Trying to remember dozens of personal identification numbers (PIN), passwords and credit card numbers may not be necessary for much longer, thanks to a University of Houston professor and his team.
Taking a radically new approach, UH Eckhard Pfeiffer Professor Ioannis Kakadiaris and his Computational Biomedicine Lab (CBL) developed the URxD face recognition software that uses a three-dimensional snapshot of a person’s face to create a unique identifier, a biometric. Shown in government testing to be tops in its field, URxD can be used for everything from gaining access to secure facilities to authorizing credit card purchases. The identification procedure is as effortless as taking a photograph.
URxD leads the pack for 3D face recognition solutions based on the face’s shape, according to the results of the Face Recognition Vendor Test (FRVT 2006). The National Institute of Standards and Technology conducted the rigorous testing for FRVT 2006, which was sponsored by several U.S. government agencies. FRVT 2006 is the first independent performance benchmark for 3-D face recognition technology.
“Accuracy is the name of the game in 3-D face recognition,” Kakadiaris said. “What makes our system so accurate is the strength of the variables that we use to describe a person’s face.
“Remembering dozens of personal identification numbers and passwords is not the solution to identity theft. PINs and passwords are not only inconvenient to memorize, but also are impractical to safeguard. In essence, they merely tie two pieces of information together; once the secret is compromised, the rest follows. The solution is to be able to tie your private information to your person in a way that cannot be compromised.”
The software and technology also could play a role in national security.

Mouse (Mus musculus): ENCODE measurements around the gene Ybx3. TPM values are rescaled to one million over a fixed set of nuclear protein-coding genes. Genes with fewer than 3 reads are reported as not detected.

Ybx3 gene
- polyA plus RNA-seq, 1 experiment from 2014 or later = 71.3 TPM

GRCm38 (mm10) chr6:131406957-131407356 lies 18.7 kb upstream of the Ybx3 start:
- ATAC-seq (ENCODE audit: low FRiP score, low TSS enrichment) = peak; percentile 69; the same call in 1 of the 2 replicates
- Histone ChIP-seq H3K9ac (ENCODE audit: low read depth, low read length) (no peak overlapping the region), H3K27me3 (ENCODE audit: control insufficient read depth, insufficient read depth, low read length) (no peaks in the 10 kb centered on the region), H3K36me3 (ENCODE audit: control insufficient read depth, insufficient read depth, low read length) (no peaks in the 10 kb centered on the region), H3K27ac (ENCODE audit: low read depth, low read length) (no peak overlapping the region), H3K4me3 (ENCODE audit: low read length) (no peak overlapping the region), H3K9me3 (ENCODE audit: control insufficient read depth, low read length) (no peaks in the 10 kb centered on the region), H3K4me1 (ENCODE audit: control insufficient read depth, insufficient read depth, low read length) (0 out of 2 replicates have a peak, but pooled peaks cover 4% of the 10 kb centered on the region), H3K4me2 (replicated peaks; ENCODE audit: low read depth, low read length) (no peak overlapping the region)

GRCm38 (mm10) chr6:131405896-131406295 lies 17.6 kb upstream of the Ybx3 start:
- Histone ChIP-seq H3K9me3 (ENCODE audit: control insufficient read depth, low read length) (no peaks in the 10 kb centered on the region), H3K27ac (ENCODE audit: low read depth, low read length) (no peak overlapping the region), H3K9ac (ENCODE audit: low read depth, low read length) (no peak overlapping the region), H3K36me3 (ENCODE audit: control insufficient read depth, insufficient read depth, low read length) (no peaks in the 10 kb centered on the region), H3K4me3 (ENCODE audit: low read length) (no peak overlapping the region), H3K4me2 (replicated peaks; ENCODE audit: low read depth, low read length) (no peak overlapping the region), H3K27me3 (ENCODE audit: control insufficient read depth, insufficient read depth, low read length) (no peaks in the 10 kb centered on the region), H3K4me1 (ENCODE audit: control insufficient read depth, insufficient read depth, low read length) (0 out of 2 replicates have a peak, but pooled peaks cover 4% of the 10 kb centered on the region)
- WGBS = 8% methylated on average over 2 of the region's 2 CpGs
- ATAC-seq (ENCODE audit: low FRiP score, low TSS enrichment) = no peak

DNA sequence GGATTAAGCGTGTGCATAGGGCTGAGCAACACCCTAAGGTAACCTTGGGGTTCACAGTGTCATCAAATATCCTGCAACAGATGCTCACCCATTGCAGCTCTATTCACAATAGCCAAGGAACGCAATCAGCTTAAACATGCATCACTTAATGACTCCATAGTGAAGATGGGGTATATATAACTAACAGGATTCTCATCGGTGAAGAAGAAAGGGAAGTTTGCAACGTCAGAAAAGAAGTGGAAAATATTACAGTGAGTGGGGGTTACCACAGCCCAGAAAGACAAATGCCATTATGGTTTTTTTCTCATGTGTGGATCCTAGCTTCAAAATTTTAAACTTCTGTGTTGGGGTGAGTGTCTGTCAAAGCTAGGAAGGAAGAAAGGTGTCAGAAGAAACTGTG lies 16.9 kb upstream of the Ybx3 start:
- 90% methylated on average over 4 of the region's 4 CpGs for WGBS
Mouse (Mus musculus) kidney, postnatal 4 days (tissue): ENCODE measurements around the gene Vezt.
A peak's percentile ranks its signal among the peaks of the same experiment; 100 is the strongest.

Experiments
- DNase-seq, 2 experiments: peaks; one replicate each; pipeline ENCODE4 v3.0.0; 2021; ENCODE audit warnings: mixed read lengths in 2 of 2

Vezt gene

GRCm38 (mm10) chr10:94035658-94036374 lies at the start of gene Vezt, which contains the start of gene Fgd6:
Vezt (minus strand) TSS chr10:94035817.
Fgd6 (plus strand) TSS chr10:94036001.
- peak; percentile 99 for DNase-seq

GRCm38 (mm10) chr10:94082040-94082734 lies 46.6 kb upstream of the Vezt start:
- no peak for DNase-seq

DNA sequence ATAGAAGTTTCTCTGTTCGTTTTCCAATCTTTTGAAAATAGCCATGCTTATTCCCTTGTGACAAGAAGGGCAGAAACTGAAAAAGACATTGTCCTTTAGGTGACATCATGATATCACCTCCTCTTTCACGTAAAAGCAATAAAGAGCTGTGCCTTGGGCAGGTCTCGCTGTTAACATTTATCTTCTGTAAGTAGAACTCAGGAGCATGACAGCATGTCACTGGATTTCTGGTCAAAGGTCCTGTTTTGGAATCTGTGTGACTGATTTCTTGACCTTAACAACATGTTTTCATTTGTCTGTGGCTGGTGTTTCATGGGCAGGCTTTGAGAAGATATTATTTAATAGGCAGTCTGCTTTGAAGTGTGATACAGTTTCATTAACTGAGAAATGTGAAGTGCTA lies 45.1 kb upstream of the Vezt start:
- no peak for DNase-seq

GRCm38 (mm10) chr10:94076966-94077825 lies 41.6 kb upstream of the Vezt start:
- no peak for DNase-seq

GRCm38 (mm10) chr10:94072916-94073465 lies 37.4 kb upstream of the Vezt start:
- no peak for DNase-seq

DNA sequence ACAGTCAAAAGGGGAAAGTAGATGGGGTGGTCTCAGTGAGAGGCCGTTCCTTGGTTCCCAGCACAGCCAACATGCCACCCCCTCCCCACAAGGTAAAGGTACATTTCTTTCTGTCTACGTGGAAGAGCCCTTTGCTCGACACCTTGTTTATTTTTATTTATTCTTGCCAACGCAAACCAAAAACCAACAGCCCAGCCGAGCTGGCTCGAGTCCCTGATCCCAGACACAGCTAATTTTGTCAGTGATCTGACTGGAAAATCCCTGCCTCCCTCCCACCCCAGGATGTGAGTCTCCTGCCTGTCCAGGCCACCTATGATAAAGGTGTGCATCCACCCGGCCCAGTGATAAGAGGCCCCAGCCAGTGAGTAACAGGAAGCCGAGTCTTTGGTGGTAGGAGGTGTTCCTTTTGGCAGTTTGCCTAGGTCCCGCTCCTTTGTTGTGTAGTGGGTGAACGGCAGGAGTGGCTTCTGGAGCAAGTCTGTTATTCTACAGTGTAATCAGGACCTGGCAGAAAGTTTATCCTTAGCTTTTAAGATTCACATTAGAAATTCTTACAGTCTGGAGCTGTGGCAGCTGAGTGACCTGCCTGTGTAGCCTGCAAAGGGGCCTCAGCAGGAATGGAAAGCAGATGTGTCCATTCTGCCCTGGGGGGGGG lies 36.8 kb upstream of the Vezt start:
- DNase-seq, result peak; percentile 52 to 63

“With the growing concern for security at the personal, national and international level, the University of Houston is pleased that Dr. Kakadiaris and his team have demonstrated a very promising technology for personal identification,” said John Warren, UH associate general counsel for research and intellectual property management. “We look forward to its adoption by government and industry.”
URxD inventors are hoping for corporate interest in bringing the technology, now at the advanced prototype stage, to the marketplace.
“This technology will have a positive impact on some of today’s hottest issues,” Kakadiaris said. “Imagine a day when you simply sit in front of your computer, and it recognizes who you are. Everything will be both easier and more secure, from online purchases to parental control of what Web sites your children can visit.”
Note: Use of results from the Facial Recognition Vendor Test 2006 does not constitute the U.S. government’s endorsement of any particular system.
About the University of Houston
The University of Houston, Texas’ premier metropolitan research and teaching institution, is home to more than 40 research centers and institutes and sponsors more than 300 partnerships with corporate, civic and governmental entities. UH, the most diverse research university in the country, stands at the forefront of education, research and service with more than 35,000 students.
About the College of Natural Sciences and Mathematics
The UH College of Natural Sciences and Mathematics, with nearly 400 faculty members and approximately 4,000 students, offers bachelor’s, master’s and doctoral degrees in the natural sciences, computational sciences and mathematics. Faculty members in the departments of biology and biochemistry, chemistry, computer science, geosciences, mathematics and physics have internationally recognized collaborative research programs in association with UH interdisciplinary research centers, Texas Medical Center institutions and national laboratories.